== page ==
“Yes, we have the powers to make laws, we also have what we call oversight powers of the legislature and they are instruments for nation-building.
“The legislature is an institution which represents the collective interest of the citizenry, through the enactment of laws and the exercise of oversight functions on the activities of the Executive arm of government.
“The legislature in a democracy exists as an independent institution which deepens democracy and ultimately, strengthens the polity.
“This is where they are getting it wrong. It is wrong to say we are usurping the powers of the judiciary. No. That’s not what we are doing. We enact laws and we also can talk about the application of that law. In any case, where there are procedural errors on the part of those who are to execute the law, we must call them to order.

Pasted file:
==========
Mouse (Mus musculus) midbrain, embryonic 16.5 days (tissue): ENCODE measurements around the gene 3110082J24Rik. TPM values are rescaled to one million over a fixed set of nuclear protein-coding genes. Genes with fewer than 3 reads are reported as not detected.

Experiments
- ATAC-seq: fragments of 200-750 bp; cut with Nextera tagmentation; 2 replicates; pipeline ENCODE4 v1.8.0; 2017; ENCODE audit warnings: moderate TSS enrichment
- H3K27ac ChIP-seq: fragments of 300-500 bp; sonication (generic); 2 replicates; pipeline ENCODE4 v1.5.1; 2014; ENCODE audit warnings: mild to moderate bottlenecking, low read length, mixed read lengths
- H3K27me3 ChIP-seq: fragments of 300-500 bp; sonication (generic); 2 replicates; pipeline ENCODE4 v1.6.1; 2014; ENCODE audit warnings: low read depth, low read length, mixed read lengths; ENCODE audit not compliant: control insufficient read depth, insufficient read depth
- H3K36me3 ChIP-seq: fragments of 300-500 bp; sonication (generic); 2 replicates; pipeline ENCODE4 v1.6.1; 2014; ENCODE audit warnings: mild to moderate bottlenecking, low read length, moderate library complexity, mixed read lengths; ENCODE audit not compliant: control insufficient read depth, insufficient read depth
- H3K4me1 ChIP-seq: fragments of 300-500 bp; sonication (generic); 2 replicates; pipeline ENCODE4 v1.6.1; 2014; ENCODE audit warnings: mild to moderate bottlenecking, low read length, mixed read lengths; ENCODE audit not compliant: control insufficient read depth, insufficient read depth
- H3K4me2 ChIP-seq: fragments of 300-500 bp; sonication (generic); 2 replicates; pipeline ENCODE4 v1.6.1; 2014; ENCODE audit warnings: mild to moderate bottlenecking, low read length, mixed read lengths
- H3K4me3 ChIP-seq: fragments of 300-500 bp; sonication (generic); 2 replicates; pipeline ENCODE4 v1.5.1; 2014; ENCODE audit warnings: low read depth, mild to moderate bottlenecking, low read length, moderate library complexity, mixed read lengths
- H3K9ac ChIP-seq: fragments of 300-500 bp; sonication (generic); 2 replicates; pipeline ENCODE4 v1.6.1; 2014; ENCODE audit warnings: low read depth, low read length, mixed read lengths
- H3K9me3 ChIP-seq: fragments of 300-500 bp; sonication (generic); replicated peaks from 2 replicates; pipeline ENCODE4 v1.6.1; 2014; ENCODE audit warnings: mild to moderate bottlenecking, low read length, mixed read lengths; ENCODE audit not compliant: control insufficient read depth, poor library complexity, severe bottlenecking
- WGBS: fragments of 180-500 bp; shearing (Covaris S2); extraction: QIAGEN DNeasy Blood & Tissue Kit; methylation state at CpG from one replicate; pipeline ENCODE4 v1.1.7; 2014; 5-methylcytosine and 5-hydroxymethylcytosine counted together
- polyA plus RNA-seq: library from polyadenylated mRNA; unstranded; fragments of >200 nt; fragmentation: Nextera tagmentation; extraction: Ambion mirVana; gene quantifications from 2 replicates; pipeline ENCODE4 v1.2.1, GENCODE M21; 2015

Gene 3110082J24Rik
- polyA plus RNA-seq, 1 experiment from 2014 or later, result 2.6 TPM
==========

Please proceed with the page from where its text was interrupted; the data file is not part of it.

“It isn’t about interpreting the law. They also admit during our interactions with them, because we put it to them that even going by the so-called Customs Act that they are brandishing to oppress the people of this country, we asked them if they also realise that they weren’t supposed to go there in the absence of the shop owners?
“The excuse they gave is that they have to minimise the incidence of violence because when the owners are there, they would resist. Is that enough excuse for you to break the law?”
Is that an excuse for them to circumvent the Act that they are using to protect as an alibi to defend their nefarious activities?
Controversy over amount of money found in broken shops